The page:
Photos Of Taiwan's First Same-Sex Weddings Show How Hundreds Of Couples Celebrated

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Last week, Taiwan's parliament became the first in Asia to legalize same-sex marriage, and on Friday, hundreds of couples tied the knot to mark the historic occasion. Taiwan's decision to pass legislation in favor of marriage equality came after years of debate, and photos of Taiwan's first same-sex weddings made it clear that it was a landmark moment for LGBTQ rights.

The issue of marriage equality in Taiwan — which activists like Chi Chia-Wei have supported for decades — started gaining even more traction in 2017, when the country's constitutional court ruled that the civil code defining marriage as between a man and a woman was unconstitutional. The court stated that the civil code discriminated against same-sex couples, The New York Times reported, and subsequently gave Taiwan's legislature two years to pass legislation addressing this discrimination.

After months of stalling and debate, Taiwan's parliament finally passed legislation to authorize same-sex marriage on May 18 — just one week before the two-year deadline. The bill ultimately adopted by the legislature was the most progressive of the three bills that Taiwanese lawmakers were debating, per the BBC, and it also includes limited adoption rights.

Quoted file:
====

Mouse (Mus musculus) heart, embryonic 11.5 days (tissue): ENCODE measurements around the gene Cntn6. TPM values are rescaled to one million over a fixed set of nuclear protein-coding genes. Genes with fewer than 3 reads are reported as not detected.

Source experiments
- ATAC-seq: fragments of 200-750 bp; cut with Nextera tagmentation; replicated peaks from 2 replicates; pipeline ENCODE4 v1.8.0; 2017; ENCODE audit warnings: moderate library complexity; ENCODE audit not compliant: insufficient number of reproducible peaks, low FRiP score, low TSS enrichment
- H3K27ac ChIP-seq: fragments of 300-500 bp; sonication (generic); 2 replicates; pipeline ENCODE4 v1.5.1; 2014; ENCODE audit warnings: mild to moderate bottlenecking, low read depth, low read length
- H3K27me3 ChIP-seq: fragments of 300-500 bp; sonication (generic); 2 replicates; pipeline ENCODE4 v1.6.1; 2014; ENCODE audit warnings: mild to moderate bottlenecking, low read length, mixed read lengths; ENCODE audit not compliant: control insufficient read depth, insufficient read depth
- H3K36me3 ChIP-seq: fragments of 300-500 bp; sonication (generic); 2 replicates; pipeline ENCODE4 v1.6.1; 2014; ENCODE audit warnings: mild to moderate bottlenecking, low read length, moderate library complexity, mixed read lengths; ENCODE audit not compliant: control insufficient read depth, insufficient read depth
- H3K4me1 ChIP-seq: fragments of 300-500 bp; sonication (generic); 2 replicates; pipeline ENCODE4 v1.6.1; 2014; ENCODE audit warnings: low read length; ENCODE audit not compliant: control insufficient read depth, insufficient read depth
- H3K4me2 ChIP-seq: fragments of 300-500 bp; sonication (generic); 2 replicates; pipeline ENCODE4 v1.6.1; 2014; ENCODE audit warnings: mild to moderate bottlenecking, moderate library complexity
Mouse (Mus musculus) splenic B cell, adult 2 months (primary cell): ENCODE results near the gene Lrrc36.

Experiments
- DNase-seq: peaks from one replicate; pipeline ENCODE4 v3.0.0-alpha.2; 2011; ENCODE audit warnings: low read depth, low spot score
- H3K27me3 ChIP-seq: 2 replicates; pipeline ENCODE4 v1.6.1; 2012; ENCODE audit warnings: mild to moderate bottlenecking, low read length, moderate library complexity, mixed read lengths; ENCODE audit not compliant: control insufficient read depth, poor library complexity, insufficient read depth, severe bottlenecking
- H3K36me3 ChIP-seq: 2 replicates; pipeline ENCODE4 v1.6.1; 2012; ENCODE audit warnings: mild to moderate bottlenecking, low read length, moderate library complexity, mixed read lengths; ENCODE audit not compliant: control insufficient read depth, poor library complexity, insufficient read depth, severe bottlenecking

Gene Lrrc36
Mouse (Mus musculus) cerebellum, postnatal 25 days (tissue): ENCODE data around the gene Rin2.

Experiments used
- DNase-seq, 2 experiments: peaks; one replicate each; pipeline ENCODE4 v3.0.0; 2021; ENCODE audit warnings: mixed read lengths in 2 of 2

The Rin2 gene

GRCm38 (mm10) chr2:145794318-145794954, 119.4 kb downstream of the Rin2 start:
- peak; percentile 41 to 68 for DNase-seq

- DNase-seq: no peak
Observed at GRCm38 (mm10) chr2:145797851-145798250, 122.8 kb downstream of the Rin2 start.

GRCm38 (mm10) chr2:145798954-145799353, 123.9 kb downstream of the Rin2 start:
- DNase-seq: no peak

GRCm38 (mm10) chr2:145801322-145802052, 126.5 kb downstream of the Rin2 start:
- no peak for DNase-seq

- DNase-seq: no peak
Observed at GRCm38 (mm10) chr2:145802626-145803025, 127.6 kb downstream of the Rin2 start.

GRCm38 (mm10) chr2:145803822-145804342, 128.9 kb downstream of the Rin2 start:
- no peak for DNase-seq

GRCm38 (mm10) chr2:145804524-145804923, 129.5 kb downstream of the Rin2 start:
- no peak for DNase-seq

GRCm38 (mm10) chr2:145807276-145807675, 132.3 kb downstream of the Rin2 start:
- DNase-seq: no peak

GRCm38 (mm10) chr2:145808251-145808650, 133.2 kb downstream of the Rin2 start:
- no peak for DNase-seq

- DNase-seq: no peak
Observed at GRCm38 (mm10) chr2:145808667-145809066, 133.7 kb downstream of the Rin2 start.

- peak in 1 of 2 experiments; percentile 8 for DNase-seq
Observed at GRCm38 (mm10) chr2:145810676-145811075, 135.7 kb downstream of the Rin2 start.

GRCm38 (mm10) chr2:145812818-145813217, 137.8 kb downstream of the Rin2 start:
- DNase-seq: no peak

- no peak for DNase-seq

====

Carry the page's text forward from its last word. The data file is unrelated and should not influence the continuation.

On Friday, hundreds of couples were finally able to tie the knot after years of campaigning for LGBTQ rights came to fruition. The following photos are just a small sample of the weddings that unfolded across the island to celebrate the historic occasion.

"Brave And Happy"

According to journalist William Yang, many of Friday's marriage registrations in the Taiwanese capital of Taipei were officiated by Chi, an LGBTQ rights activist who has been campaigning for marriage equality since the 1980s.

New ID Cards

With same-sex marriage finally being legalized in Taiwan, hundreds of couples lined up to register on Friday before getting married.

"Happiest Story I've Ever Covered"

According to reporters like The New York Times' Chris Horton, many couples showed off their ID cards to the media following registration.

Solidarity

Not all same-sex couples can get married in Taiwan, however; according to Quartz, if one person in a same-sex couple is from a different country, the couple can only get married in Taiwan if the foreign country also permits same-sex marriage. That's why some couples — like Kris and Alex — were unable to get married on Friday, but still showed up to support other couples who could.

"First Same-Sex Marriage Certificate In Asia"

According to CNN, Chi signed the first same-sex marriage certificate on Friday with the same pen that Taiwanese President Tsai Ing-wen used to sign the marriage equality bill into law last week.

Celebrations Begin

Many couples came together to celebrate their marriages in Taipei; there was even a bear mascot wearing a veil at the celebrations.

"More Than Just A Slogan"

Tsai has advocated for marriage equality ever since she was a presidential candidate back in 2015, The New York Times reported, but the issue did not resurface as a policy priority until 2017's constitutional court ruling.

Chi told CNN that Taiwan's decision to legalize same-sex marriage made him optimistic about the future of LGBTQ rights in the country, and he urged same-sex marriage activists across Asia to maintain their "faith, hope, and love."